[Philosophical Magazine, Vol. xxiv. pp. 301, 302, 1912.]
IN his recent paper on the Photometry of Lights of Different Colours* Mr H. Ives remarks:—" No satisfactory theory of the action of the flicker photometer can be said to exist. What does it actually measure? We may assume the existence of a ' luminosity sense' distinct from the colour sense....If, for instance, there exists a physiological process called into action both by coloured and uncoloured light, a measure of this would be a measure of a common property."
Very many years ago it occurred to me that the adjustment of the iris afforded just such a "physiological process"f. The iris contracts when the eye is exposed to a bright red or to a bright green light. There must therefore be some relative brightness of the two lights which tends equally to close the iris, and this may afford the measure required. The flicker adjustment is complete when the iris has no tendency to alter under the alternating illumination.
This question was brought home to me very forcibly, when in 1875 I fitted the whole area of the window of a small room with revolving-sectors after the manner of Talbot. The intention was to observe, more conveniently than when the eye is at a small hole, the movements of vibrating bodies. The apparatus served this purpose well enough; but incidentally I was much struck with the remarkably disagreeable and even painful sensations experienced when at the beginning or end of operations the slits were revolving slowly so as to generate flashes at the rate of perhaps 3 or 4 per second. I soon learned in self-defence to keep my eyes closed during this phase; and I attributed the discomfort to a vain attempt on the part of the iris to adjust itself to fluctuating conditions.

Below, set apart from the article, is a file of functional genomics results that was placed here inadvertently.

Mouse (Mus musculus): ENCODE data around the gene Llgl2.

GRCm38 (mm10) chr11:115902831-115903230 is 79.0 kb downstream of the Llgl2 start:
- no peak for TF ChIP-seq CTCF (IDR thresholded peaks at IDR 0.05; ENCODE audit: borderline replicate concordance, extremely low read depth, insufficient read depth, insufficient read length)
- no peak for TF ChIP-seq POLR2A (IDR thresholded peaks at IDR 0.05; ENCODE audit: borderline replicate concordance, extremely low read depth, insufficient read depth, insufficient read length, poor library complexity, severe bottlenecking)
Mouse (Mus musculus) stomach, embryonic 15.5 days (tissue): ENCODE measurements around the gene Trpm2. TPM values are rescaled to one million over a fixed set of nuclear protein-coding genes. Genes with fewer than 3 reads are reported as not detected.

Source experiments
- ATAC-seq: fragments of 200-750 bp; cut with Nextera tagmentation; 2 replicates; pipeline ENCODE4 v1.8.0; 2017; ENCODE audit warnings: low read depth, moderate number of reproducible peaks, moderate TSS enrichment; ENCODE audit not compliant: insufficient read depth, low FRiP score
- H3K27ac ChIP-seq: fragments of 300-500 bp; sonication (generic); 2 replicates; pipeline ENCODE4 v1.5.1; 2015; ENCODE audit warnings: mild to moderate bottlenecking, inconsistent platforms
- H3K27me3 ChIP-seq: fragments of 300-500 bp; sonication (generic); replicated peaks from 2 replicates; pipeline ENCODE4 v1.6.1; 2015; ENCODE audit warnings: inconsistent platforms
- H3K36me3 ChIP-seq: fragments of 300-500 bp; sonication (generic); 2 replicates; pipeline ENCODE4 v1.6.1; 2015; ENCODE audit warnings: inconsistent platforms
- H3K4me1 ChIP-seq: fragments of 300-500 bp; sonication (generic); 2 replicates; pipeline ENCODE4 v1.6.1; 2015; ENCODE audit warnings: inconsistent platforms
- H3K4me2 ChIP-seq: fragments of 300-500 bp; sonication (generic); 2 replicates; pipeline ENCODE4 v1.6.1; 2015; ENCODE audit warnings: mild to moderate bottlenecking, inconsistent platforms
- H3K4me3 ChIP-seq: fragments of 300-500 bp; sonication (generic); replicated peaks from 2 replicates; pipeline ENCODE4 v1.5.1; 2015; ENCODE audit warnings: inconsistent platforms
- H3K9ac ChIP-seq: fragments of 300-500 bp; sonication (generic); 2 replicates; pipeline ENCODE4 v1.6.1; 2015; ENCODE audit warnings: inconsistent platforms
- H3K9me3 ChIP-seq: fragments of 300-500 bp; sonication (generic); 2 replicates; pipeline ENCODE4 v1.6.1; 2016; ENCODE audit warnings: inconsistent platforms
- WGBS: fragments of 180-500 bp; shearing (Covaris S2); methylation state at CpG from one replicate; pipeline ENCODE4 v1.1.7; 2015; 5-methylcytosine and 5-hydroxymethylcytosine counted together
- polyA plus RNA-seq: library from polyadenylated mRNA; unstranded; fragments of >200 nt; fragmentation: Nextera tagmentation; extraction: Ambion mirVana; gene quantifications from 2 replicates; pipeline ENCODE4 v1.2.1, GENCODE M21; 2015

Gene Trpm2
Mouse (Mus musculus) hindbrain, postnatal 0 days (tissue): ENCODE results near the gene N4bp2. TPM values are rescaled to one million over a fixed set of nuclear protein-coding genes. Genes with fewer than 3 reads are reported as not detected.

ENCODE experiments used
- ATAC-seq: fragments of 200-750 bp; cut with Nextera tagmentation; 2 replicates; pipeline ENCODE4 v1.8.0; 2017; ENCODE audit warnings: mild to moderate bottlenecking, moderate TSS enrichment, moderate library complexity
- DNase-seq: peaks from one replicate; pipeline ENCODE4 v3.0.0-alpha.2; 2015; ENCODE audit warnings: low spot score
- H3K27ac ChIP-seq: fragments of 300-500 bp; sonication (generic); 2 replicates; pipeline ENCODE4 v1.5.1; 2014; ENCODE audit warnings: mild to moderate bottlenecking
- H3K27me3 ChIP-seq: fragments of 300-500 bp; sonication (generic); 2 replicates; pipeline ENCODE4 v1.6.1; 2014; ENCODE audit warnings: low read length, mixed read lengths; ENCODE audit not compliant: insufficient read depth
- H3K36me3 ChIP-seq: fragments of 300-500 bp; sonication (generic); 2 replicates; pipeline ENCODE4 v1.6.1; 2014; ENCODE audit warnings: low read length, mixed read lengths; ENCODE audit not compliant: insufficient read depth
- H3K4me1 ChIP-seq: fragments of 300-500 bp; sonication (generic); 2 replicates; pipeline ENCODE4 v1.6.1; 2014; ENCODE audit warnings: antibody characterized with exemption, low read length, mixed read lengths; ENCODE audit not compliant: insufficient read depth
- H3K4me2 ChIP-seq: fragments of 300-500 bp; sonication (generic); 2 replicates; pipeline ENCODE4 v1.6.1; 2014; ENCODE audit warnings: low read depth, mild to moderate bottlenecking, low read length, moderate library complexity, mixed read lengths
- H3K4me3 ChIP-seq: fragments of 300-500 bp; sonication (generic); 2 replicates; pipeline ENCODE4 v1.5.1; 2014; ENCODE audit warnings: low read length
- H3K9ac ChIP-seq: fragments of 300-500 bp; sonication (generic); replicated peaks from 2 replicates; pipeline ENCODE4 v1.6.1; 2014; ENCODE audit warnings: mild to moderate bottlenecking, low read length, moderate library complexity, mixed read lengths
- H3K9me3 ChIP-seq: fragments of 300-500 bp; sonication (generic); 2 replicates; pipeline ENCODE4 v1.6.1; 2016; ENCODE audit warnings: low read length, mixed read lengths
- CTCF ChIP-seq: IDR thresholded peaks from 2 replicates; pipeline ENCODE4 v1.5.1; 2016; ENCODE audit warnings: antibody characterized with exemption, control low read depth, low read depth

* Phil. Mag. Vol. xxiv. p. 178.
f If my memory serves me, I have since read somewhere a similar suggestion, perhaps in Helmholtz. none of the higher modes of vibration.]1 are both odd and S and 0 are both pure imaginaries. But when m is odd, S and (7 are both real.